“Why do company cultures fail?” To be honest, there is no definite answer to this question since company culture is one of the hardest things to define and measure. What works for one company might not work for another, hence there’s no single answer for its failure—company culture is not a one-size-fits-all deal! However, we do know that most culture failures stem from deep inside the company; from its values—most of the CXOs are not able to link their business plans directly or indirectly to people & culture manifestos as religiously as they would do for the business landscape planning. We talk about every small thing impacting the organisation culture day in and day out, but somehow we miss out on joining the dots, capturing the right themes, and blending those ingredients for building a more agile and sustainable company culture.
There are a number of factors that can kill a culture, I call them “toxins” which can shake the very foundation of any organisation. These toxins can often result in high turnover rates, decreased productivity, low motivation, poor employee engagement, etc. Many organisations might look at these problems and believe that the issue is their workforce quality. However, they often fail to understand that such problems, as well as other operational issues, are often reflective of bad company culture.
Building the right culture is like a culinary art. Sounds interesting, right? Indeed! It’s about first deciding what to cook, followed by what ingredients you need (some will be handy and some you will have to prepare), and finally, the time & effort taken to stir and blend all the ingredients to prepare the tastiest possible delicacy. It is the same with your organisation’s culture. A rigid three or five-step process will work just fine if you want a cookie-cutter culture. But in order to stand out, you’ll have to build a culture that is one-of-a-kind work art—like a chef’s signature dish. So, write your culture manifesto more precisely, accurately, and cohesively. There are many “toxins” or wrong additions that can really spoil what you wish to build.
Toxin #1: Biases: Unseen and Unheard
They talk volumes about how one person or set of individuals function in an organisation. “That team manager uses this process and I feel it’s good, the other two team managers are also using it.”Relatable? How often do we just not see the line of thought and start doing things objectively or just by hearsay? This classic example of bandwagon bias is also linked to the curse of knowledge—just believing that I know it and all others should also know it. Furthermore, do you sense leaders in the organisation favouring things that confirm and support their existing beliefs? Well! You have identified some of the toxins that can negatively impact the decision-making process. Reason? It flows across. This also must be thought on the lines of how conventional organisation culture is being amalgamated with modern nuances. For example: is the culture too hierarchical? Too open or too closed? Let’s accept that we all have some kind of biases, however being self-aware of these biases and whether you let them take dominance in certain situations or not, is the differentiator.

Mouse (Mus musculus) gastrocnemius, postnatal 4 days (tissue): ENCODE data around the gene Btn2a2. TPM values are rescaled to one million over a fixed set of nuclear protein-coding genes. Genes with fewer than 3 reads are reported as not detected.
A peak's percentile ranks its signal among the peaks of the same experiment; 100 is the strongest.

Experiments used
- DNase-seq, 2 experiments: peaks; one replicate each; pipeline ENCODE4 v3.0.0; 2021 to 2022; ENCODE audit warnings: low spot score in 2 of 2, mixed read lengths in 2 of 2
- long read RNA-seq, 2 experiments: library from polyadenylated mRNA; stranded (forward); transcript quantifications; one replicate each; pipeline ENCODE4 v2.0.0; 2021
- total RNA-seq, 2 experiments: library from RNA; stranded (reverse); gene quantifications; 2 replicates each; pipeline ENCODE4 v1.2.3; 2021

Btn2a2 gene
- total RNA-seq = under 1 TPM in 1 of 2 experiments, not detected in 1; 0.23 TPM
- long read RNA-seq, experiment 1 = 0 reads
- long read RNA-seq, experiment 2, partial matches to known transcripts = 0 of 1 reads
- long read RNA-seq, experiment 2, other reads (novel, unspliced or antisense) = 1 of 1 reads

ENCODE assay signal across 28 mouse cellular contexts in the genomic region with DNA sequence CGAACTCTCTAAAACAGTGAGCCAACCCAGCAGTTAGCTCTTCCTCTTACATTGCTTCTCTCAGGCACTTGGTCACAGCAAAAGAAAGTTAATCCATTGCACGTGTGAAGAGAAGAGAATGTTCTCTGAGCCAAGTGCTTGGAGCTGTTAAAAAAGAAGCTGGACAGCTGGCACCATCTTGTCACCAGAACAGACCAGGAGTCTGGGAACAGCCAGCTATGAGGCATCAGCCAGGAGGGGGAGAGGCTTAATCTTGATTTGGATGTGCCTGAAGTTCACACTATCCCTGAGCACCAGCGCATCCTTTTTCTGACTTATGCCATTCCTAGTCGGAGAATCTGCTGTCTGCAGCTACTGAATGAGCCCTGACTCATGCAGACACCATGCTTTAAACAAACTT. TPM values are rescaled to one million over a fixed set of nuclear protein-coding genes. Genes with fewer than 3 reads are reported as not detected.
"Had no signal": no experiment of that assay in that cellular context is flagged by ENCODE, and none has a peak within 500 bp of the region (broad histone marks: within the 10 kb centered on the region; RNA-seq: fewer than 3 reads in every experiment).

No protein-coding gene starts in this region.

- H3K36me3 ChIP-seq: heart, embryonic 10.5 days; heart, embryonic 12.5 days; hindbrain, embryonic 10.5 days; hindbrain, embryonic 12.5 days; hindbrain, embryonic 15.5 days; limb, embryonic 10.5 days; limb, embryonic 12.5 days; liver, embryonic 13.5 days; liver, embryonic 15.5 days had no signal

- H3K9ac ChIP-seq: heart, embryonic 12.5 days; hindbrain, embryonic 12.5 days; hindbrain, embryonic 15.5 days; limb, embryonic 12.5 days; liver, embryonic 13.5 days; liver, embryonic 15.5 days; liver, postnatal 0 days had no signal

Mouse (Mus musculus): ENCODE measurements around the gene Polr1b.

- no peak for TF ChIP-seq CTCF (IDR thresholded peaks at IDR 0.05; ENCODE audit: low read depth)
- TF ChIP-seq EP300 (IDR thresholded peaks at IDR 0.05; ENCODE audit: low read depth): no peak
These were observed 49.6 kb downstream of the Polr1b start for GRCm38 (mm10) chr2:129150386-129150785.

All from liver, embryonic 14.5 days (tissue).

Toxin #2: Organisations Within an Organisation
Inconsistencies in observing value systems in an organisation is yet another “toxin” that one must divert their attention to. If any such activity is done in an organisation, this gives a clear view to all on how both value adaptation and value adoption are on the edge of getting miserably failed. Leadership styles change from table to table and person to person and they highlight the individual capacity of leaders to demonstrate how they drive people and performance together. But adopting company values according to their whims and fancies is something which would never let them build great teams. Such deep irregularities in the company values at every stage would flip the talent landscape drastically causing it to break apart. Let us not allow anyone to play, hijack, or misuse organisational values.
One needs to have a high level of accountability and transparency to ensure that the values are not treated as weapons to distastefully treat others without understanding their implications and impacts.
Toxin #3: Follow-ups in Silos
The word “Silo” is not something that we have not heard of. This business contextual term, if taking a forefront in any organisation, gives alarming signs about what and how things will trickle down from the top. Despite creating unification of goals and objectives, this still fails because the mentality needs attention and not the strategy. It would not be too correct to say that it always reflects the CXOs functionality, but sometimes it’s more to do
with the layers between the top and the frontline workforce. Each company tries to foster a cohesive environment wherein cross-functional communications are encouraged boldly. But the reality lies in what actually happens. Lack of information flow that impacts the overall business, conflicted leadership, not-being nice to other departments, preconceived notions, and lack of basic clarity on bringing efficacies on shared goals are a few trends that define this mentality.
Let us not allow anyone to play, hijack, or misuse organisational values. One needs to have a high level of accountability and transparency to ensure that the values are not treated as weapons to distastefully treat others without understanding their implications and impacts.